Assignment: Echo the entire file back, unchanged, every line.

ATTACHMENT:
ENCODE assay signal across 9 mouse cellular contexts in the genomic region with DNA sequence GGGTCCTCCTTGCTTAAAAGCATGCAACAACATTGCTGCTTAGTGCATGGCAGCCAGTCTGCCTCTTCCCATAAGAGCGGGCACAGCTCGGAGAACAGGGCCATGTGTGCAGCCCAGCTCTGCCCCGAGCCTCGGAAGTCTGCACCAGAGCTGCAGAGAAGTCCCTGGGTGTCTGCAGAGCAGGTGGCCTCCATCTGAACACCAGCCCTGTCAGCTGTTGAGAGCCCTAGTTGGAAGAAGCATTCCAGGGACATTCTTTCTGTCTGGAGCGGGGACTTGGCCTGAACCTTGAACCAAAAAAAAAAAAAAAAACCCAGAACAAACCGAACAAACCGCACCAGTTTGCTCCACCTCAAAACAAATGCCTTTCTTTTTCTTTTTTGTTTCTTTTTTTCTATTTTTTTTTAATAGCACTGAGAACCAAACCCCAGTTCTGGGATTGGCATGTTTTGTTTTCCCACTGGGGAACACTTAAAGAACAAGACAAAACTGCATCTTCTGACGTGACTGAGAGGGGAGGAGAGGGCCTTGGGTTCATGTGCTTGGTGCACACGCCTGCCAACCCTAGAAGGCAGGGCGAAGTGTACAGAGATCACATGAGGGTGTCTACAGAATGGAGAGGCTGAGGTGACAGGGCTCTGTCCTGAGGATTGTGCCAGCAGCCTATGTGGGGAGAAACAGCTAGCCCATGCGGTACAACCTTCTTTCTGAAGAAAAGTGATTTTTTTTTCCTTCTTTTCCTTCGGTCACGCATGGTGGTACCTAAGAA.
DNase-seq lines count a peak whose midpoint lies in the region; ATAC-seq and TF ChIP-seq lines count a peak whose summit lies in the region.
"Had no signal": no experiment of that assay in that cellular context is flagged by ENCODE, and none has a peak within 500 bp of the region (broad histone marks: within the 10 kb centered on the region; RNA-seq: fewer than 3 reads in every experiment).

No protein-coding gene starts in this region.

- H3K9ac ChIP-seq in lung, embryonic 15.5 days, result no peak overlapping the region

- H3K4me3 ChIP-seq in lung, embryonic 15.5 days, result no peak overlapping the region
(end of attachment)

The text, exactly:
ENCODE assay signal across 9 mouse cellular contexts in the genomic region with DNA sequence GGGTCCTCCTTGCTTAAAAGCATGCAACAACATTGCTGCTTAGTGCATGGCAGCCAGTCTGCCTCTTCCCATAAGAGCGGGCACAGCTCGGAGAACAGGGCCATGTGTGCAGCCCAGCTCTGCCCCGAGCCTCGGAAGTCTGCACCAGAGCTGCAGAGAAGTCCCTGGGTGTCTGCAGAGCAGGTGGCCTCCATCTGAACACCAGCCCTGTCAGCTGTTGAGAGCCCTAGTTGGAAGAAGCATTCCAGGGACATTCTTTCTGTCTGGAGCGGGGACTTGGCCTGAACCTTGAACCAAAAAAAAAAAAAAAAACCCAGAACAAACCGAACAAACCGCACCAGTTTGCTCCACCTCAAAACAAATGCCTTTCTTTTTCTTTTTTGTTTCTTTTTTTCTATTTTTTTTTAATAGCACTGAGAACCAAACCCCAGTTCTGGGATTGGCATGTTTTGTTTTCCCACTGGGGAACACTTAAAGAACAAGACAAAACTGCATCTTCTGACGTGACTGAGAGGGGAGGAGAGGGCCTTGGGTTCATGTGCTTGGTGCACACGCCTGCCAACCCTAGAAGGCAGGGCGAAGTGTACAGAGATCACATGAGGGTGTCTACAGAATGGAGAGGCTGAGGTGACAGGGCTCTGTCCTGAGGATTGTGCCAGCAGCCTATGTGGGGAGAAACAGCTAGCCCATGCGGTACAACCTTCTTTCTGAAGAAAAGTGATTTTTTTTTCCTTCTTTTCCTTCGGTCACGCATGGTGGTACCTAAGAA.
DNase-seq lines count a peak whose midpoint lies in the region; ATAC-seq and TF ChIP-seq lines count a peak whose summit lies in the region.
"Had no signal": no experiment of that assay in that cellular context is flagged by ENCODE, and none has a peak within 500 bp of the region (broad histone marks: within the 10 kb centered on the region; RNA-seq: fewer than 3 reads in every experiment).

No protein-coding gene starts in this region.

- H3K9ac ChIP-seq in lung, embryonic 15.5 days, result no peak overlapping the region

- H3K4me3 ChIP-seq in lung, embryonic 15.5 days, result no peak overlapping the region